THE HON TANYA PLIBERSEK MP
ACTING LEADER OF THE OPPOSITION
SHADOW MINISTER FOR FOREIGN AFFAIRS AND INTERNATIONAL DEVELOPMENT
NELSON MANDELA CONDOLENCE MOTION
SPEECH TO THE PARLIAMENT OF AUSTRALIA
CHECK AGAINST DELIVERY
There's a story from Robben Island which speaks to the power of words, and art, to inspire and to sustain the human spirit.
The story goes the political prisoners used to secretly pass around a copy of Shakespeare's collected works. On one occasion, the men marked their favourite passages.
Mandela chose one from Julius Caesar.
Cowards die many times before their deaths,
The valiant never taste of death but once.
Of all the wonders that I have yet heard,
It seems to me most strange that men should fear,
Seeing that death, a necessary end,
Will come when it will come.
Well, it has now come for Nelson Mandela.
We should be thankful that he lived, fought and led his country.
But we mourn the fact he's now passed from this world.
There was a news report a few nights ago, where the presenter remarked dawn was breaking in South Africa for the first time in 95 years without Nelson Mandela.
There is something in that. Such an iconic figure can sometimes take on the stature of being permanent.
But the nature of human history is that everything is fleeting – a “mere brief passing moment in time and space,” as Mandela put it.
No longer do freedom fighters have the living and breathing Mandela to look to.
He belongs to history now, the man who spent more than a quarter of his life, his “long, lonely, wasted years” imprisoned by a regime which he was prepared to give his life to bring down, only to preach reconciliation on his release.
The man who brought down apartheid without, in the end, a shot being fired, now belongs to an echelon reserved for leaders like Gandhi and Martin Luther King – who first said those words Mandela repeated on his release – “free at last”.
Indomitable fighters for the expression and realisation of human dignity.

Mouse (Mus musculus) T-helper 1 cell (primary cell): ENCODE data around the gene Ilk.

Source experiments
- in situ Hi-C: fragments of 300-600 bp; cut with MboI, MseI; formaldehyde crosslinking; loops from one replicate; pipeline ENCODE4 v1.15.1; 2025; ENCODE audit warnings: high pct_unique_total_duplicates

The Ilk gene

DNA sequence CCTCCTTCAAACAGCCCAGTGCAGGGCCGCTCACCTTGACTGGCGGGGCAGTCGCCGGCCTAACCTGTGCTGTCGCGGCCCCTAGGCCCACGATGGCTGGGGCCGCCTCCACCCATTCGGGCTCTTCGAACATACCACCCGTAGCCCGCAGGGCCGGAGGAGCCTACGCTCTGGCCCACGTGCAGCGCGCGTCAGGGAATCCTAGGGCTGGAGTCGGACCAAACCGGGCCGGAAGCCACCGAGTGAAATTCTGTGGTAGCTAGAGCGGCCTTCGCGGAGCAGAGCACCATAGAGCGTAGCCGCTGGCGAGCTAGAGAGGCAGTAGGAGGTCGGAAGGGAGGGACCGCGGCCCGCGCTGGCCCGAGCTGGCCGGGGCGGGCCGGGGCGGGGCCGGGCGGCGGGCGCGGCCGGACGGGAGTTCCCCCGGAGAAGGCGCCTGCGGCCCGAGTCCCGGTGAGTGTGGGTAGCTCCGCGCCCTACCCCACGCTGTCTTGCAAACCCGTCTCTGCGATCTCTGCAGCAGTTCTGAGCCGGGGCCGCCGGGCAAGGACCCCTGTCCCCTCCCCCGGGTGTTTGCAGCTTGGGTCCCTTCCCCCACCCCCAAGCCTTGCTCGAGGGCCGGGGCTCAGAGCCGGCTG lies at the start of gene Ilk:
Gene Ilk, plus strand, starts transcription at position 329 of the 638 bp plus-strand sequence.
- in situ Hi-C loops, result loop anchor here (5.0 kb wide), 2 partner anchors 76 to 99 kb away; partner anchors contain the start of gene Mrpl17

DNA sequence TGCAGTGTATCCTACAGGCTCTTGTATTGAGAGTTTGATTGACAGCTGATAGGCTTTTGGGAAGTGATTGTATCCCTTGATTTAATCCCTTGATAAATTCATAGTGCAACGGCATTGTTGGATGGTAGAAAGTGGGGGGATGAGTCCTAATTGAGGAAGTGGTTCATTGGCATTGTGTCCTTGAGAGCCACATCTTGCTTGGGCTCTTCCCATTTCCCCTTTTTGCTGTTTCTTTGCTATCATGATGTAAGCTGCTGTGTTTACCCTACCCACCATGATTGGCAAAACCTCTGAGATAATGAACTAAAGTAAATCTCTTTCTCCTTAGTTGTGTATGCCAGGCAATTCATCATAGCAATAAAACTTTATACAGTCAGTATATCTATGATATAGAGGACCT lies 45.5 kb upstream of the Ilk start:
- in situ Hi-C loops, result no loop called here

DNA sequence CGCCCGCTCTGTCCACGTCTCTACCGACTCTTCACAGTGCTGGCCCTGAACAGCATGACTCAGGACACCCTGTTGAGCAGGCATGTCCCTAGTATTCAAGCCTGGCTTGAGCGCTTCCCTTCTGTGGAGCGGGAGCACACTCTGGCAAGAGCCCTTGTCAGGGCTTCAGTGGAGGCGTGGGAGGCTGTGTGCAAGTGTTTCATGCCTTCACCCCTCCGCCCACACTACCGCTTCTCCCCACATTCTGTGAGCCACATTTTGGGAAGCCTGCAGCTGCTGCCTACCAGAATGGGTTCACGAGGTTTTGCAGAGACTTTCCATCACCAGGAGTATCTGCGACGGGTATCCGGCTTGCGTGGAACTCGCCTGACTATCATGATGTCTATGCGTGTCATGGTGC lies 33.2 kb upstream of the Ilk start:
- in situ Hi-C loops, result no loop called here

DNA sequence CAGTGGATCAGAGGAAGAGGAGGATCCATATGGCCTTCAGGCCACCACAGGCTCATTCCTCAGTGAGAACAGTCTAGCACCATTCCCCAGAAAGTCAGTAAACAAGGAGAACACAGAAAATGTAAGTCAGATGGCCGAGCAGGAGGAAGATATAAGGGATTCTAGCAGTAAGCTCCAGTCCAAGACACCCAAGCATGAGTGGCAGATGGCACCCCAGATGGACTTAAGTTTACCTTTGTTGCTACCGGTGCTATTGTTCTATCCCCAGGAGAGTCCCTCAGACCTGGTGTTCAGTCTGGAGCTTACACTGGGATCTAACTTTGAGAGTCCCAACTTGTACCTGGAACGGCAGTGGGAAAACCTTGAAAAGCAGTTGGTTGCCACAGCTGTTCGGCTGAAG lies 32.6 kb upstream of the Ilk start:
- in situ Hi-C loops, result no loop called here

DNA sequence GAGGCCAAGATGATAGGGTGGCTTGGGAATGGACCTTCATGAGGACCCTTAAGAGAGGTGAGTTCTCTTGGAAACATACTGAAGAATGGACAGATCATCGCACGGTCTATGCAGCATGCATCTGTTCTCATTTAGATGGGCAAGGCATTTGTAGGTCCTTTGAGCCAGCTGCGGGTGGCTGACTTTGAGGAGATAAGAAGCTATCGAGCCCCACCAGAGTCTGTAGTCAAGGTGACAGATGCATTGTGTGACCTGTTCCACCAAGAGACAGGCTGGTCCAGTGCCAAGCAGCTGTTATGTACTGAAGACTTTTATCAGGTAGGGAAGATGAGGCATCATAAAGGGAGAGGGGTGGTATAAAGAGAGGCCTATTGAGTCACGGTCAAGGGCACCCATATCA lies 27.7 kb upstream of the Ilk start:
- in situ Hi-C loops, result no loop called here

Names which will always inspire millions to think and to act and to fight.
We are all bound by the times we live in. There's been some commentary over the past few days pointing out Mandela was no saint, as if it's a criticism.
Well of course he wasn't.
He was a political leader engaged in a bitter struggle; a political leader reacting to the unpredictability of human events, and the grotesque nature of apartheid.
Or, in his own words, he was a “product of the mire that (his) society was.”
It's one of those ironies of history which reveals the complexity of the human condition: men and women created something as repressive as apartheid
But men and women in Africa and around the world, led by Mandela, were part of the movement of millions which brought it down.
The contradiction of all this is that while Mandela's struggle reveals complexity, it also provides a moral clarity.
Dividing a country based on race and class is wrong.
Denying a person his or her inherent rights based on the colour of their skin is wrong.
Fighting racism is right.
Uniting a troubled country through reconciliation and forgiveness is right.
We should not forget those millions who fought alongside Mandela. While they were lucky to have a leader of his stature, their struggle should never be forgotten.
Mandela, and his people’s struggle, was a touchstone for generations of progressive people around the globe. There would be people in this Parliament today who could trace their political awakening to the anti-apartheid movement. It was formative for many of us.
I'm proud to be a member of a party which supported Mandela's struggle for the decades in which he was in prison.
I’m proud to be part of a labour movement, of party activists and trade unionists, which long supported sanctions as one of the fundamental ways the international community united to help to bring down apartheid.
There can hardly be a person who was of age in February 1990 who can't recall the jolt of excitement as Mandela walked free.
Likewise, the triumph of his 1994 election.
We were lucky to share Mandela's times.
He said that to “overthrow oppression has been sanctioned by humanity and is the highest aspiration of every man.”
The world is better because he lived, and fought.
But, like the valiant in Shakespeare’s Julius Caesar, he has now come to the necessary end we all shall taste.
Mandela once remarked that the “names of only very few people are remembered beyond their lives.”
He will be one of these people.
Australia mourns his end, but gives thanks for his life.
MONDAY, 9 DECEMBER 2013